We returned to individual chopping blocks to prep the ingredients for our dishes. We selected as a group: green papaya salad, LP beef soup, chicken in coconut milk soup, spicy chicken salad (laap), steamed chicken or fish wrapped in banana leaf, stuffed bamboo sprouts, sweet sticky rice with mango. We chopped and peeled, minced and cubed, pounded the spice mixtures with mortar and pestle, etc. One new thing I learned was to slice near the bottom of a stalk, as of bamboo or lemongrass, spread it to make a cage into which to put a ball of minced meat mixture. This was then floured, egg washed and breaded before we moved on to the frying station.

Here we are, assembled and ready to prep. But first, Linda will give some background on Lao cooking and some of the key ingredients.


The result of all our peeling and chopping and shredding:


Here I am frying the stuffed bamboo sprouts (only we used lemongrass instead of bamboo). I recently had the same dish in Hoi An, Vietnam, with pork and actual bamboo--both were terrific.


I think I look pretty good in a toque!

The final product, with the sweet sticky rice and fruit they love for dessert--the same name as in Thai: khao neow.


Yummy!

Wednesday, March 15, 2017

Laos, 2017: Temples

Temples, Buddhist, Catholic, Hindu, whatever, are usually beautiful examples of human craftmanship. They are also a window into humans' ability to deceive themselves. Case in point, "That Dam Stupa" (not a joke) located in a quiet roundabout in Vientiane. Legend has it that this stupa is/was inhabited by a seven-headed naga, mythical water-snake, whose job was to protect the Lao people and all the gold that covered the stupa.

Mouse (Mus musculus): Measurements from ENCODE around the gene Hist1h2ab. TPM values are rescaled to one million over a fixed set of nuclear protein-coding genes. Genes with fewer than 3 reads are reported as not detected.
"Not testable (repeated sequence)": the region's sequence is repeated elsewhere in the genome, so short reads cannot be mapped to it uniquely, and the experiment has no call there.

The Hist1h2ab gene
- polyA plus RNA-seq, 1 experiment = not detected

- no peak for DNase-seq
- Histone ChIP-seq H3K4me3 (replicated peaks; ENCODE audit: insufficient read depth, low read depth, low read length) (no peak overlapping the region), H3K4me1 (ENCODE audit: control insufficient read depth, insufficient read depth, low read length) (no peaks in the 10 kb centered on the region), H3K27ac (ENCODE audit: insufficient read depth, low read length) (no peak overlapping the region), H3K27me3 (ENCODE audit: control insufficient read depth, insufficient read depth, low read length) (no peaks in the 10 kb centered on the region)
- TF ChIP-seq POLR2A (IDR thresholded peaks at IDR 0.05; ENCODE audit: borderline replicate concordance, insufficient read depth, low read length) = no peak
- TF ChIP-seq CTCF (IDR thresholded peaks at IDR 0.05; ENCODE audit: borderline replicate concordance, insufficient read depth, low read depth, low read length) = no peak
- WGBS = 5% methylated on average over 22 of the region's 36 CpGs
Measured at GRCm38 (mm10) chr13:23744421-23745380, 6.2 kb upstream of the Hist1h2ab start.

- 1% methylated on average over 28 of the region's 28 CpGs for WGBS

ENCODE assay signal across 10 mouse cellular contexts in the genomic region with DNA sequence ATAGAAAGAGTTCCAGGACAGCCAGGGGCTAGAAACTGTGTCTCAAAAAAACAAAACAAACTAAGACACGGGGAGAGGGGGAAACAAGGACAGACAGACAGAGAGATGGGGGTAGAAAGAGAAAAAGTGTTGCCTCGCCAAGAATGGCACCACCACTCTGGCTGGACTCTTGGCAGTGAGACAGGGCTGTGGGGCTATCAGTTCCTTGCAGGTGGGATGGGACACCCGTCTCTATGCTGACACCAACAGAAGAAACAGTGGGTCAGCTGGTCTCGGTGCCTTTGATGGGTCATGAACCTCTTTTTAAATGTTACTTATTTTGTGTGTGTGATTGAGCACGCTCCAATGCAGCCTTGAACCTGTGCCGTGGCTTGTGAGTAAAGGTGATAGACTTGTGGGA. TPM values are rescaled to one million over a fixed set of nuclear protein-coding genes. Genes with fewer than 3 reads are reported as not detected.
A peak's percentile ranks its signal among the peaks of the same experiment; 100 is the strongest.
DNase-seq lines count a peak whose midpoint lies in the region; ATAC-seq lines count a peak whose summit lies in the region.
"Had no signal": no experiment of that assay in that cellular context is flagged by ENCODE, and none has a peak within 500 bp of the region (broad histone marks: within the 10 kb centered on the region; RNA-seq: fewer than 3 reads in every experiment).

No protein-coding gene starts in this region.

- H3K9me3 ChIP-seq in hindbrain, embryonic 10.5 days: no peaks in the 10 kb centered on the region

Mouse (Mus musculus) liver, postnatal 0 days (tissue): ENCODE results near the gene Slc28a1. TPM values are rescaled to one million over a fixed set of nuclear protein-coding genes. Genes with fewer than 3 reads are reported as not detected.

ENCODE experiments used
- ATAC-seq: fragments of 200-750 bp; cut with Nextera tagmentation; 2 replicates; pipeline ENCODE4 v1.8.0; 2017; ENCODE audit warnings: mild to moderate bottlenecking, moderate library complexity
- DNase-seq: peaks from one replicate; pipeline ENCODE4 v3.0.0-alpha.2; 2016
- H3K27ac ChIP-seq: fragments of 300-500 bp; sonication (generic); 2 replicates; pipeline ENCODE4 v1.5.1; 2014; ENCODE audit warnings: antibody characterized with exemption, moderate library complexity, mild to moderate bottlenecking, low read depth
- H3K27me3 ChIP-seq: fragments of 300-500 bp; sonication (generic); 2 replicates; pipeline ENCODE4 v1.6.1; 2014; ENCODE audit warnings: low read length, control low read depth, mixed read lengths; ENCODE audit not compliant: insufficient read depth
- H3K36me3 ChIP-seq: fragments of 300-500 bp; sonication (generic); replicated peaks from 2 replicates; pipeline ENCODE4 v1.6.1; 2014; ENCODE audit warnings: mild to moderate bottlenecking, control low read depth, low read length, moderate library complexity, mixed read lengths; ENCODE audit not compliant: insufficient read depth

I know what you're thinking: where's the gold? Thai invaders took it in 1820.

Anyway. I woke my first morning in Laos, had a decent breakfast in the charming garden of the Hotel Lao, and ventured forth. I almost immediately stumbled across a temple, Vat Inpeng. It is quite nice.


Near the bank of the river, I found Vat Chanthaboury, largely elephant-themed.


I'm not sure who the guys are on the small stupa detail, but they seem quite modern.

But the temple I wanted most to see was Hor Phakeo. It was built in the mid-1500s by a certain King Setthathirath when he moved the capital from Luang Prabang to Vientiane to house the storied Emerald Buddha. The Lao, the Thai and the Khmer (Cambodians) have had war after war, invasion after invasion, over this two foot tall carving, that's not even made of emerald (refer to sentence #2 of this post).

Still, it spent about two hundred years in Hor Phakeo (or Haw Phra Kaew or similar) before the Thais won it back. Today it resides in a similarly-named temple on the grounds of the Royal Palace in Bangkok. Although the Cambodias claim to have it too.


Luang Prabang has its own non-gold coated stupa, across the main drag from the Royal Palace.


But the town has some other temples, including the famously "active" Wat Mai, from whence the monks decend before daybreak to the riverbanks for alms-giving every morning. I never managed to wake up in time to see this spectacle, I did get some interesting shots of the temple itself.


Actually, I may have mixed some of those up with the other Buddhist temple just down the road, but I'm sure the ones below are from Wat Mai.


There is also Wat That Luang, apparently the best of the lot, but it was quite a long ways up a hill and I was pretty much templed-out by the time I heard about it. Next time, Luang Prabang, next time.